After Tesla released its 4Q20 financial results, Musk said that Tesla is having internal discussions about the viability of licensing out Tesla’s self-driving technologies to other automakers.
Tesla’s autopilot and FSD (full self-driving) are the leaders in their respective fields in the automotive industry, but for Elon Musk, the world’s richest man, it may not be the best course of action to keep this technology to himself.
After announcing Tesla’s financial results, Tesla held an investors’ conference, as usual. One of the topics discussed in the conference had to do with whether the FSD function will be licensed out to other automakers, as has been mentioned already.
It’s not the first time this problem has been brought up, since many automakers have had a hard time in self-driving development. Should Musk license out some of Tesla’s software, he’d stand to potentially profit much. But he used to think that this involved too many complications, so he had always refused prior to this.
But things are different now. Musk says that Tesla is internally discussing details of potentially licensing out some self-driving functionalities to other automakers. Musk indicates that Tesla has to first prove it’s on the right path before licensing out its technologies to others; though this isn’t impossible, they must first demonstrate FSD’s abilities, and at the moment, they must work harder.
What Musk said revealed two logical thoughts: First of all, other automakers have started to catch up to Tesla with regards to information technology, which, more specifically, refers to hardware, including sufficiently powerful automotive processors, fast and low-lag data transfer, precise and reliable wiring and electronics, as well as massive amounts of sensors, such as radars, LiDARs, cameras, and ultrasounds.
Only after sorting out these aforementioned hardware issues will it be possible to develop full self-driving; this means “harmony” (as in, harmony among the various computer systems) is the second priority. Understandably, if all drivers on the road were computer drivers which share the same communication platform, then car accidents would be highly unlikely to happen.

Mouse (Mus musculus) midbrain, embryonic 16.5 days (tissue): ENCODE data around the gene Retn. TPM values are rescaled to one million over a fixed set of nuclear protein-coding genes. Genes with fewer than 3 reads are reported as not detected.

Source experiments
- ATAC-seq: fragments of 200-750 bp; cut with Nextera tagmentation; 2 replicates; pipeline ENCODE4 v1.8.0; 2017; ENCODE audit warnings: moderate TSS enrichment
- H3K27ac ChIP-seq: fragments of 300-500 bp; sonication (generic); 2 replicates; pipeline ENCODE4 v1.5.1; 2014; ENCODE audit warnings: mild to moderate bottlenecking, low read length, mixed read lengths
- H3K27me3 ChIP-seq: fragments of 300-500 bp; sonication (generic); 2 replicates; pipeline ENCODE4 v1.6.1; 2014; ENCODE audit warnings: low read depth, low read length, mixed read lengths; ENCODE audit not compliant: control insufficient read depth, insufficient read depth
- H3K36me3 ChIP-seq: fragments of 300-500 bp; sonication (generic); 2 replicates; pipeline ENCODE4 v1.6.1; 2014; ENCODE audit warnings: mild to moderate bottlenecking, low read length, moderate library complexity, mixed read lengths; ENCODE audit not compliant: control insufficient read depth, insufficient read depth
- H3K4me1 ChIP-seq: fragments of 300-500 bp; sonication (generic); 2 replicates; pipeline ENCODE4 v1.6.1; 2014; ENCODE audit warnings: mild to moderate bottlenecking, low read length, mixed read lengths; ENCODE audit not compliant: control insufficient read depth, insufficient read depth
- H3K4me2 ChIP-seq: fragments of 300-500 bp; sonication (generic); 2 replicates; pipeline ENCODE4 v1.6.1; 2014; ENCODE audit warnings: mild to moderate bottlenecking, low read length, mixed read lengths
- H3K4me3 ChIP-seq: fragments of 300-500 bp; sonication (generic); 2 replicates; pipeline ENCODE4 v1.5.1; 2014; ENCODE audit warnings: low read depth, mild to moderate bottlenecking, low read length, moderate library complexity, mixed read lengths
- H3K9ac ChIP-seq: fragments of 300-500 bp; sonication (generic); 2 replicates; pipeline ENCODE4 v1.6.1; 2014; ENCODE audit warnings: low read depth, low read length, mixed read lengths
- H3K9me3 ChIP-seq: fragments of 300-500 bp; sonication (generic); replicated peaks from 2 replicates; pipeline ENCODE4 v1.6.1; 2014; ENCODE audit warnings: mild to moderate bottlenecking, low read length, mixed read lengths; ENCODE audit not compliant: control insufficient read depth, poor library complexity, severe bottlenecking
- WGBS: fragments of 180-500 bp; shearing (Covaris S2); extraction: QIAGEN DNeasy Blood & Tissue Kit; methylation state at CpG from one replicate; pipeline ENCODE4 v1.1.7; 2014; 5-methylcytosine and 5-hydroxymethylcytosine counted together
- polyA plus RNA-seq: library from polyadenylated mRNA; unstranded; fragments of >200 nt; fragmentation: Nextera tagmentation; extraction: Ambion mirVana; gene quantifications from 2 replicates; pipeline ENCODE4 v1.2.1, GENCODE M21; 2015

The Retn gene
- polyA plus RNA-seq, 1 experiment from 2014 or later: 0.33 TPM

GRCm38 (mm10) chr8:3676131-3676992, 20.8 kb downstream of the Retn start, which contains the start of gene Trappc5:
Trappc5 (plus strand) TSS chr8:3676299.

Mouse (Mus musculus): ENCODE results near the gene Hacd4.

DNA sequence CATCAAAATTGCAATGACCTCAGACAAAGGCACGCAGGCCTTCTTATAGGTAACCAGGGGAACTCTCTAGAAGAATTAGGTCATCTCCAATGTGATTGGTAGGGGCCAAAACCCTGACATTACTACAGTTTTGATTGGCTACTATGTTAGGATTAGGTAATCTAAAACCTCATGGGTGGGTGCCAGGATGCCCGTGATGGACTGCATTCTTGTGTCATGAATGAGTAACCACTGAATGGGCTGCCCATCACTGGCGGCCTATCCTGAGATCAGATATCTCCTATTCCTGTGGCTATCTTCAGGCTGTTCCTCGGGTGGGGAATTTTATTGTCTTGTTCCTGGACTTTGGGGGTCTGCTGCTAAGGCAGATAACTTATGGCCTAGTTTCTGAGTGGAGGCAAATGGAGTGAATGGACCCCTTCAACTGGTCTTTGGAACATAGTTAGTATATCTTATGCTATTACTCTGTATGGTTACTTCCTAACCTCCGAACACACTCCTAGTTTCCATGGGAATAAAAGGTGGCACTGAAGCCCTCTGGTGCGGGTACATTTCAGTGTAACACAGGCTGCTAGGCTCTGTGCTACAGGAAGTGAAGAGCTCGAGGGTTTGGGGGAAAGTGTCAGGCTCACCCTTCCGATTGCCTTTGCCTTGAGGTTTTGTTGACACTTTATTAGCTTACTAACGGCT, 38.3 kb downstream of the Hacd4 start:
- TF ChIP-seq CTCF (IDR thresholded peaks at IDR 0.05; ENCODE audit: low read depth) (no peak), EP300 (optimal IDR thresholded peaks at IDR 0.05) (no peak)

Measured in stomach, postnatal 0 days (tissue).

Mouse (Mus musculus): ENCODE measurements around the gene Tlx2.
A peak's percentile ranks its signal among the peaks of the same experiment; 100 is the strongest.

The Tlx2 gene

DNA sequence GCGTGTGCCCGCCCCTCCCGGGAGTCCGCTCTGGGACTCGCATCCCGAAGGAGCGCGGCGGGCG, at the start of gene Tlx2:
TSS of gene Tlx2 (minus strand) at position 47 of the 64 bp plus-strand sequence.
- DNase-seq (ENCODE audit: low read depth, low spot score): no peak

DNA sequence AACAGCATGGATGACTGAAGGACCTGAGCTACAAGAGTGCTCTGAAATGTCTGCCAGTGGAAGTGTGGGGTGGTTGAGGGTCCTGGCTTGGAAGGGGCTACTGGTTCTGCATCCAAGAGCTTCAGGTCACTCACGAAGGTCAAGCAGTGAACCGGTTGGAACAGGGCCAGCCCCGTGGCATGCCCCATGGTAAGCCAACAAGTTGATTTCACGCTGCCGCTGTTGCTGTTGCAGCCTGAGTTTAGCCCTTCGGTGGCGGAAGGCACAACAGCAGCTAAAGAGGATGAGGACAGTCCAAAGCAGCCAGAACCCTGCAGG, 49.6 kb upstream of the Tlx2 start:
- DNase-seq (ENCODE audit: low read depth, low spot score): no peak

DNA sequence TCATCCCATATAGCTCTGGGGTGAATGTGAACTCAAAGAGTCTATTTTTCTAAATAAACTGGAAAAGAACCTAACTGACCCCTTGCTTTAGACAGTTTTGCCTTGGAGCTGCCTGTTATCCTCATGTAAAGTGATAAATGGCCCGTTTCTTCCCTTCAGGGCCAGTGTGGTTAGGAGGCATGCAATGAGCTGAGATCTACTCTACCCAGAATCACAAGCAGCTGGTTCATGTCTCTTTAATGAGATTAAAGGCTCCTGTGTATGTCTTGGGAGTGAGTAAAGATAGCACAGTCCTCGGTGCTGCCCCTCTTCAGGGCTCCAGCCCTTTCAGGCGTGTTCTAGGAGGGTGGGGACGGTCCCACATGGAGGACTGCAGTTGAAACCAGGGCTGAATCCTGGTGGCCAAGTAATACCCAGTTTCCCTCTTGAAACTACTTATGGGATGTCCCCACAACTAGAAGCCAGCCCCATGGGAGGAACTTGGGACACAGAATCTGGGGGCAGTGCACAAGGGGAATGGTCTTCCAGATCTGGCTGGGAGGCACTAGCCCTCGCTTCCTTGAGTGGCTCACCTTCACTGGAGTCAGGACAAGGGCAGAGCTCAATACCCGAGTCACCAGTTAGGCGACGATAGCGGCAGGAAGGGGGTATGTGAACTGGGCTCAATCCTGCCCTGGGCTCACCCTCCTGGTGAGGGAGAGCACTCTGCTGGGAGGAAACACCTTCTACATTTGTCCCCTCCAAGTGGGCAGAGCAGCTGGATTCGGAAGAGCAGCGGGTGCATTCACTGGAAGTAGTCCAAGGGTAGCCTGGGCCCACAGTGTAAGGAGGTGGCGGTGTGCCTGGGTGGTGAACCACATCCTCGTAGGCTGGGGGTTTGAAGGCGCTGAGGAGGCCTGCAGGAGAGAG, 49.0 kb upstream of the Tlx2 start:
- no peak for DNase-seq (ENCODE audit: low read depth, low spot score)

However, most automakers are sticking with their proprietary specs and standards, and there are (still) a significant number of human drivers on the road, compounding the difficulty of self-driving development. From this perspective, even though Musk is currently in possession of the most advanced technology in the industry, it would be the more advantageous move to make Tesla’s FSD open source as opposed to a walled garden.
The final question is that, assuming Tesla does indeed license its technology to other companies, which companies are most likely to adopt said technology? According to Electrek, Volkswagen and Mercedes are the likeliest candidates, since these two automakers are relatively friendly to Tesla. Kobe Chen of Taiwan-based TechNews, however, believes that Musk will perhaps opt to partner with Japanese passenger car manufacturers or Chinese automakers first, since Mercedes and Volkswagen have already invested much time into self-driving technology, making it difficult for them to part ways with their existing technologies in favor of adopting Tesla’s. Recent developments from Volkswagen, in particular, have placed the German automaker on even footing with Tesla in the EV market, thus lending even more credence to the unlikelihood for the two automakers to collaborate.
Despite harboring the world’s largest EV market, China is relatively behind with regards to automotive software development. Hardware-wise? Not so much. Which explains Chen’s reassertion that China is the more likely candidate for partnership, but again, by his own admission, all of this is pure speculation. At any rate, it will take at least another two to three years before any of this comes to fruition.